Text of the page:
Stumbling into Truth

I've been laboring mightily to complete a novel I've been working on for what seems like centuries but in reality has been about six months. One thing I love about writing romantic suspense is the challenge of interweaving elements from three genres in a balanced way: the suspense (easy for me; I'm an author born for cliffhangers), the romance (tougher with all the murderous mayhem, but do-able), and the mystery (the writing of which often feels like pulling my brain through nostrils with a crochet needle, something akin to the process the Egyptians used to prepare a dead poo-bah's noggin for mummification). With all this going on and a deadline to boot, it's no wonder that subtle element of theme escapes consideration.

For those of you who slept through or have slept since literature classes, it's pretty much the general idea or "lesson" of the story. For example, for Orwell's Animal Farm, you might say "Absolute power corrupts." For Dickens' Great Expectations, "Class is defined by character more surely than money and education" might fill the bill.

Back in English 201, I got the idea that Great Writers (dead white guys, usually) came up with all these themes, motifs, and symbols and brilliantly tucked these gems into their Deathless Prose as they salted the mine for future lit students to unearth.

Here in Reality 101, I'm finding it works differently. You develop characters and write the story, slaving over the what and why and whom until, if you're very, very lucky you earn the grace of a discovery. And the manuscript suddenly leans forward --on page 428 of a supposedly 400-page project, in my case -- and whispers into your ear, "This is what I am about. This is what all these months or years and countless pages boil down to."

And then you go back and you sculpt, chipping away at what doesn't fulfill the story's mission and leaving, if you're very lucky, the clean lines of a story emerge to arrow toward a truth.

Or at least this is how the process works for me. Maybe it's because I'm not a centuries dead, male writer of "Great Literature." But somehow, I think that many of them stumbled, struggled, and crochet-hooked their brains out through their nostrils also. Which is a great reminder that writing, like sausage-making, as I heard suspense author extraordinaire Harlan Coben mention in a Q&A this weekend, doesn't have to be a pretty process.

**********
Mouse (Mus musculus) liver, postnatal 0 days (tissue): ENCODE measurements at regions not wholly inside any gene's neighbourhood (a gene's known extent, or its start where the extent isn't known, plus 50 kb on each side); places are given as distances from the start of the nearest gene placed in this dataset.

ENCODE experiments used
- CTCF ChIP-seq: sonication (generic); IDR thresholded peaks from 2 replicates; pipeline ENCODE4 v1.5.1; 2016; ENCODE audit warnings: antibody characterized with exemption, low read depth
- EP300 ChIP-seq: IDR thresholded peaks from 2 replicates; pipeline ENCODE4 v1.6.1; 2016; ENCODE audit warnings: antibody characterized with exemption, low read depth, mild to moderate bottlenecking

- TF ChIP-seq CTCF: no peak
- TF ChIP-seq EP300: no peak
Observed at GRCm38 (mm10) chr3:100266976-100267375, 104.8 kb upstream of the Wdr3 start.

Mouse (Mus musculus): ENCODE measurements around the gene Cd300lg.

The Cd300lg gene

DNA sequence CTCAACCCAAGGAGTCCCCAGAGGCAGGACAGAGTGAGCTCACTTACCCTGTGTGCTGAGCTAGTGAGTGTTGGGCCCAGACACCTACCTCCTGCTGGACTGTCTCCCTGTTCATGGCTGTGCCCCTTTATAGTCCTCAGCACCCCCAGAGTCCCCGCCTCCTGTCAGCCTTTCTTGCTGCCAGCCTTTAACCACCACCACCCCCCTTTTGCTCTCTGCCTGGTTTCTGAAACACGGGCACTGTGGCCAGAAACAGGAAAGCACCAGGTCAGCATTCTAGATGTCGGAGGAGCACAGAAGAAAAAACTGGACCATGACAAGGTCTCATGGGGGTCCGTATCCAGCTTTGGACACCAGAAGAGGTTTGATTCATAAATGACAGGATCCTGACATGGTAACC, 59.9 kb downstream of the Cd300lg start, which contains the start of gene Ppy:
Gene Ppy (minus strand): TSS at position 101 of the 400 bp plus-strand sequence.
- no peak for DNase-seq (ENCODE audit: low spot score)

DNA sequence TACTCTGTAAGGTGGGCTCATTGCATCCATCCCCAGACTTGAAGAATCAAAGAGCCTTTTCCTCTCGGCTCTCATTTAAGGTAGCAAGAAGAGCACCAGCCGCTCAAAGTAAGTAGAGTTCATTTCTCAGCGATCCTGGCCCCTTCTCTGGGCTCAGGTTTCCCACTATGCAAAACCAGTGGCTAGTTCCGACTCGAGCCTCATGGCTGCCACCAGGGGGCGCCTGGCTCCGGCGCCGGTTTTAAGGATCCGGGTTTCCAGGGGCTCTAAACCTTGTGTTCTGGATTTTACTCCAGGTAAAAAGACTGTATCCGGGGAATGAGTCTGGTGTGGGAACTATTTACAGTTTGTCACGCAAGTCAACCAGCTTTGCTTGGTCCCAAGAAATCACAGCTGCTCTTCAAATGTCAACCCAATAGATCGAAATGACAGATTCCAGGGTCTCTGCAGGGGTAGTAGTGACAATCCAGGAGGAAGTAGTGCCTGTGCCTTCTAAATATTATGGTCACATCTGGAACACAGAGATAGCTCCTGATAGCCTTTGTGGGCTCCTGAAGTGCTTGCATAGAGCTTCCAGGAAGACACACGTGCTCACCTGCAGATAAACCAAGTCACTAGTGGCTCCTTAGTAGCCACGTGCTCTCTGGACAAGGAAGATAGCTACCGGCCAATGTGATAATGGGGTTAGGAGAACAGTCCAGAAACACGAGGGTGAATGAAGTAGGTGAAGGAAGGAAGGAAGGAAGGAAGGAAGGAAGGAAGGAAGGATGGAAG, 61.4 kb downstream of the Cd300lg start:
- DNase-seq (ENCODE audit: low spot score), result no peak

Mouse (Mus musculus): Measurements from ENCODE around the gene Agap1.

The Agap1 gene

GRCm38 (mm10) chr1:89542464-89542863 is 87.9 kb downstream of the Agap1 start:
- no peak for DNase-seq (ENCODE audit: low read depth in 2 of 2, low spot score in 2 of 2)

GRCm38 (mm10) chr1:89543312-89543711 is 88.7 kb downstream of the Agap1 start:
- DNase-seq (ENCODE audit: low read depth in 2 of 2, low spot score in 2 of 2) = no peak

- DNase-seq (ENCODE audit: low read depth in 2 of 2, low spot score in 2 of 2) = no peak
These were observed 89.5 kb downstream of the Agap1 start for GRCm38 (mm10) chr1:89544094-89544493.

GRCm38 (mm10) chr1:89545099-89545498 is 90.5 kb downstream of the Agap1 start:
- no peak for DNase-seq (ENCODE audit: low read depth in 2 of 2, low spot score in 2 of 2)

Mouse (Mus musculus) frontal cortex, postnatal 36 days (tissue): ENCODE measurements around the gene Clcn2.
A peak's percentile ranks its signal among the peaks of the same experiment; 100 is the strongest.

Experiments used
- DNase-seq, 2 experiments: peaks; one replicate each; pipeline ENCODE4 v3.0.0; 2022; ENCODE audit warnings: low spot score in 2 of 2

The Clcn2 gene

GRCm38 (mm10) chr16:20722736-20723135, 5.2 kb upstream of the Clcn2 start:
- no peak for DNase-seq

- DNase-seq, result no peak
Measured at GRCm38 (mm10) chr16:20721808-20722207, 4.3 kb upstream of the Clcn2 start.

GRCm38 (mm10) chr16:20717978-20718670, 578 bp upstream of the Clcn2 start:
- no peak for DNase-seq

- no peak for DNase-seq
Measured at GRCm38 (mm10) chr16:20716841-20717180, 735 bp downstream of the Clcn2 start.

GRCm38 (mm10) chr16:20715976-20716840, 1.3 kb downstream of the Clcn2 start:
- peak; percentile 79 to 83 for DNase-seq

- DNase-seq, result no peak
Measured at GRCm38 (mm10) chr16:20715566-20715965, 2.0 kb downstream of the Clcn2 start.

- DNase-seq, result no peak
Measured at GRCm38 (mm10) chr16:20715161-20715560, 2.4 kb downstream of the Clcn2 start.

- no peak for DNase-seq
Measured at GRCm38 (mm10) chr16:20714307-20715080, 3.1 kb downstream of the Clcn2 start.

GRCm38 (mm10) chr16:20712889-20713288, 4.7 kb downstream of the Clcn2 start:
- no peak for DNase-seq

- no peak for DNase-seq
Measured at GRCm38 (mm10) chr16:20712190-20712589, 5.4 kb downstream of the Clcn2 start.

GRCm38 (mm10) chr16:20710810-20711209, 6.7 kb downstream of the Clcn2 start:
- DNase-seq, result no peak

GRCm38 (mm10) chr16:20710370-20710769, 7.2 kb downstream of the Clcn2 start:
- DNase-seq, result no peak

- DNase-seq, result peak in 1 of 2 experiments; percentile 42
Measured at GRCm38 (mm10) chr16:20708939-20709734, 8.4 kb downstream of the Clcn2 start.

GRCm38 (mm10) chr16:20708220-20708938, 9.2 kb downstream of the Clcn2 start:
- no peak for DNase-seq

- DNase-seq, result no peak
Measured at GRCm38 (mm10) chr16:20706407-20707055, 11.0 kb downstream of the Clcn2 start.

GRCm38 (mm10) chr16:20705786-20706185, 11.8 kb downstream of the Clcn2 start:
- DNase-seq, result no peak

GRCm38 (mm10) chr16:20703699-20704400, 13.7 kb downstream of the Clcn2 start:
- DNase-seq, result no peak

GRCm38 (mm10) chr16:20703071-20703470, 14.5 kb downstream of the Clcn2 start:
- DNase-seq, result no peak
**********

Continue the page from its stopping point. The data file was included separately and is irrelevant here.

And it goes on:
It's the end result that matters.


Dorothy Hagan said…
Hi, Coleen.

Back home from rural Pennsylvania after my mother's buriel. I can completely relate to that crochet hook in the brain thing.

I hope now to focus on my WIP. And am planning to use all I have learned thus far to take your advice and "write a really good book!"
Dorothy Hagan said…
In the book I will spell all names correctly, of course. (Sorry!)
I'm very sorry for your loss. It's good that you have your story to focus on right now.

Take care.

Oh, btw, there's a workshop on revision at West Houston RWA this Saturday. Should be a really good one.
The process of revising always makes me think of a TV segment I saw when I was a kid, about a guy who carved ducks out of wood. When asked about his technique, he said, "Well, I look at the block of wood, and then I just carve away everything that isn't the duck." It always struck me as a good analogy for writing novels; figuring out what the novel is about, and then carving away everything that isn't it.

Also, 428 pages in six months is impressive. Well done.
Thanks, Emily. Sometimes it takes another person to put it all into perspective. Books take as long as they take. You just have to put in the sweat equity and then get out of the way. :)

And I love the duck analogy. Take care!

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